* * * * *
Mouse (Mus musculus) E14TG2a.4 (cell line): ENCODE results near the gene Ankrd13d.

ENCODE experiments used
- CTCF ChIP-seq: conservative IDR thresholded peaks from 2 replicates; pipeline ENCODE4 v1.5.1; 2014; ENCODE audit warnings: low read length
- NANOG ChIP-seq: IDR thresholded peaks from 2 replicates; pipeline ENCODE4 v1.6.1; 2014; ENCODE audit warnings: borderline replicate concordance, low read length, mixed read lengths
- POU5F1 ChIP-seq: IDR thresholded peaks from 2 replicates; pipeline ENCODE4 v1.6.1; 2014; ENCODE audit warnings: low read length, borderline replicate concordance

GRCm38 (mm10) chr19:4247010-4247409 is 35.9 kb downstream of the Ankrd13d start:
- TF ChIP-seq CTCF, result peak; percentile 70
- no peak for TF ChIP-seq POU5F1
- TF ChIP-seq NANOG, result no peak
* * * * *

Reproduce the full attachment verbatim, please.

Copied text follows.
Mouse (Mus musculus) E14TG2a.4 (cell line): ENCODE results near the gene Ankrd13d.

ENCODE experiments used
- CTCF ChIP-seq: conservative IDR thresholded peaks from 2 replicates; pipeline ENCODE4 v1.5.1; 2014; ENCODE audit warnings: low read length
- NANOG ChIP-seq: IDR thresholded peaks from 2 replicates; pipeline ENCODE4 v1.6.1; 2014; ENCODE audit warnings: borderline replicate concordance, low read length, mixed read lengths
- POU5F1 ChIP-seq: IDR thresholded peaks from 2 replicates; pipeline ENCODE4 v1.6.1; 2014; ENCODE audit warnings: low read length, borderline replicate concordance

GRCm38 (mm10) chr19:4247010-4247409 is 35.9 kb downstream of the Ankrd13d start:
- TF ChIP-seq CTCF, result peak; percentile 70
- no peak for TF ChIP-seq POU5F1
- TF ChIP-seq NANOG, result no peak